A third of new scientific findings are published in languages other than English, contributing to biases in our understanding and hinderances to the advance of science and research, a new study has found.
English is now considered the common language of global science. All major scientific journals seemingly publish in English, despite the fact that their pages contain research from across the globe.
Language hinders new findings getting through to practitioners in the field and causes the international community missing important science, said researchers from the University of Cambridge in the UK.
They argue that whenever science is only published in one language, barriers to the transfer of knowledge are created.
The researchers call on scientific journals to publish basic summaries of a study's key findings in multiple languages and universities to encourage translations as part of their 'outreach' evaluation criteria.
The researchers point out an imbalance in knowledge transfer in countries where English is not the mother tongue - much scientific knowledge that has originated there is available only in English and not in their local languages.
Researchers surveyed the web platform Google Scholar in a total of 16 languages for studies on biodiversity conservation published during a single year, 2014.
Of the over 75,000 documents, including journal articles, books and theses, some 35.6 per cent were not in English.
Of these, the majority was in Spanish (12.6 per cent) or Portuguese (10.3 per cent). Simplified Chinese made up six per cent and three per cent were in French.
Random sampling showed that only around half of non-English documents included titles or abstracts in English.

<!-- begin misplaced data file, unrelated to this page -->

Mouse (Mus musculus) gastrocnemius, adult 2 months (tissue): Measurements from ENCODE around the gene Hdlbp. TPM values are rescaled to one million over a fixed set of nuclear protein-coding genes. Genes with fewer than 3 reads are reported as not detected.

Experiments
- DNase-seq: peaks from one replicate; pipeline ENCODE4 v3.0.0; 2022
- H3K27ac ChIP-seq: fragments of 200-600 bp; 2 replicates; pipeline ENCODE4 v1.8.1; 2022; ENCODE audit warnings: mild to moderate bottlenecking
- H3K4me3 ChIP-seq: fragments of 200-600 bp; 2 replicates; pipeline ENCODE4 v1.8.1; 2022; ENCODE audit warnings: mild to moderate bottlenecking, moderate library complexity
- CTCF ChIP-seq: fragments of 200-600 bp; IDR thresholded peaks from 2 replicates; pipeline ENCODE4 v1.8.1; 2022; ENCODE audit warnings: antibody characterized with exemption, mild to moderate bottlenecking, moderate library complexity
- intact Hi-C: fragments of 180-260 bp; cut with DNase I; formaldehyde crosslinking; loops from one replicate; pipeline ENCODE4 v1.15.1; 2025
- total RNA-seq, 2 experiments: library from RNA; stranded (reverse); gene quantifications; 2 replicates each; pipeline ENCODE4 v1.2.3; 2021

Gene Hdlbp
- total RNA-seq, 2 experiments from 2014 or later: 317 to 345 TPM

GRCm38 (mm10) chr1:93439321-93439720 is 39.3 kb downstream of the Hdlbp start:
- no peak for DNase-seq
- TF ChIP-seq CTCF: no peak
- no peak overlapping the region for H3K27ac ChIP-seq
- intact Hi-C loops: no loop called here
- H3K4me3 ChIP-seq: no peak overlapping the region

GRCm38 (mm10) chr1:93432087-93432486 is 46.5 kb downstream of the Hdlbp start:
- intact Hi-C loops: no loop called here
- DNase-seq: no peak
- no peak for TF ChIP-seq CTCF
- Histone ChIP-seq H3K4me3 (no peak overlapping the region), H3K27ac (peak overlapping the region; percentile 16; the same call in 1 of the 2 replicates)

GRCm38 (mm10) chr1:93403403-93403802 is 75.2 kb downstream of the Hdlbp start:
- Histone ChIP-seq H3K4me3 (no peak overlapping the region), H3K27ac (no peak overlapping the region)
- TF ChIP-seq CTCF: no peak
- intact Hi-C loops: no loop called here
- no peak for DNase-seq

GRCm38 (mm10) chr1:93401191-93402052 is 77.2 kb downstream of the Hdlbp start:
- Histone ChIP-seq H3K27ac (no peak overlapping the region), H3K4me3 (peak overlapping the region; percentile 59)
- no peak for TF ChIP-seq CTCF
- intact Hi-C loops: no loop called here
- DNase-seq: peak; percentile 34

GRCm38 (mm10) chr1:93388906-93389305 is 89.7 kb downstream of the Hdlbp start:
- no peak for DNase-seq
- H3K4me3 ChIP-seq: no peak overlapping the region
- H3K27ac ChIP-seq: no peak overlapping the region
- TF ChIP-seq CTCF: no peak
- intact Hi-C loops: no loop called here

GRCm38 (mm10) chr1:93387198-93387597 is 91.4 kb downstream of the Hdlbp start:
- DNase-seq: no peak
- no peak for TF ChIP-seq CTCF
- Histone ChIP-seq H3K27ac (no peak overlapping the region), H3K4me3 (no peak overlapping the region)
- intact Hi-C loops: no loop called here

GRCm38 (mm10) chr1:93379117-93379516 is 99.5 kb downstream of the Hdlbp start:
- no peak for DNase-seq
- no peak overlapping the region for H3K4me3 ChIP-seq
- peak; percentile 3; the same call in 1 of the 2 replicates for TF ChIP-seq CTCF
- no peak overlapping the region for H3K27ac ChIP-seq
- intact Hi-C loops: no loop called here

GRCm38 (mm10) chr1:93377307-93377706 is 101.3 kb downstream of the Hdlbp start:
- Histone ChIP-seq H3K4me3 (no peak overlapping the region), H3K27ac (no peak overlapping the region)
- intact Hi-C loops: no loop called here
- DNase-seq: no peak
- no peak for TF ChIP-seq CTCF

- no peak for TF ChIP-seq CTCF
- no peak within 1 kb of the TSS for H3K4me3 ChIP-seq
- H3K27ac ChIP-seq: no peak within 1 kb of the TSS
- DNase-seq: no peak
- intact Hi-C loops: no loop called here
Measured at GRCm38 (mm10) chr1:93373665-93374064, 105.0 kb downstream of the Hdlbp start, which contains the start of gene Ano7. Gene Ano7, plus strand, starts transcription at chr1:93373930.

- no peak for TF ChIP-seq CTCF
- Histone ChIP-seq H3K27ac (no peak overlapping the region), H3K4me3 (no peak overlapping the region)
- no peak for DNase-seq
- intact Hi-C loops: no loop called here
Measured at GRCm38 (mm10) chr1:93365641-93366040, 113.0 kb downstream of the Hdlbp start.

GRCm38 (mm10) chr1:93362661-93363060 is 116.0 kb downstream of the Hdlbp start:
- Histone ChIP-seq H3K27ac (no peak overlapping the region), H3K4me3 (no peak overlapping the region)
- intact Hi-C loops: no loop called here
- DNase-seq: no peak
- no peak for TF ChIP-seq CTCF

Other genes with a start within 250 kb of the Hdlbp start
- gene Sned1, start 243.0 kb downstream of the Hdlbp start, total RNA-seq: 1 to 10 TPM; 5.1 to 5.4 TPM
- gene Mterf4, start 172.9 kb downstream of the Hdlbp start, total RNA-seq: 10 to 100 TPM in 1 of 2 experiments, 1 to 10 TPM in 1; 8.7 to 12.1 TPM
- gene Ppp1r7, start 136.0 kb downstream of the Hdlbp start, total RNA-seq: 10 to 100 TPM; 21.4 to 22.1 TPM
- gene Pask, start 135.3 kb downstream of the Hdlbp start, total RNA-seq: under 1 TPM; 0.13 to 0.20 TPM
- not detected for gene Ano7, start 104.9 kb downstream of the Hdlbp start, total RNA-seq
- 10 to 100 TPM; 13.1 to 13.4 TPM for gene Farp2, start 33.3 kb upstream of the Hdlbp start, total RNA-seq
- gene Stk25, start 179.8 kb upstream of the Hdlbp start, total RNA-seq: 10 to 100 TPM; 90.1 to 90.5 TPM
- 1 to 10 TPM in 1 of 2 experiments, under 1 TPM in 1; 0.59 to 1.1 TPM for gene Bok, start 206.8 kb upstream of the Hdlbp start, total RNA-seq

This means that around 13,000 documents on conservation science published in 2014 are unsearchable using English keywords.
This can result in sweeps of current scientific knowledge - known as 'systematic reviews' - being biased towards evidence published in English, researchers said.
This, in turn, may lead to over-representation of results considered positive or 'statistically significant', and these are more likely to appear in English language journals deemed 'high-impact'.
In addition, information on areas specific to countries where English is not the mother tongue can be overlooked when searching only in English.
For environmental science, this means important knowledge relating to local species, habitats and ecosystems - but also applies to diseases and medical sciences.
"Native English speakers tend to assume that all the important information is available in English," Amano said.
"On the other hand, non-native English speakers tend to think carrying out research in English is the first priority, often ending up ignoring non-English science and its communication," he said.
The research was published in the journal PLOS Biology.
(This story has not been edited by Business Standard staff and is auto-generated from a syndicated feed.)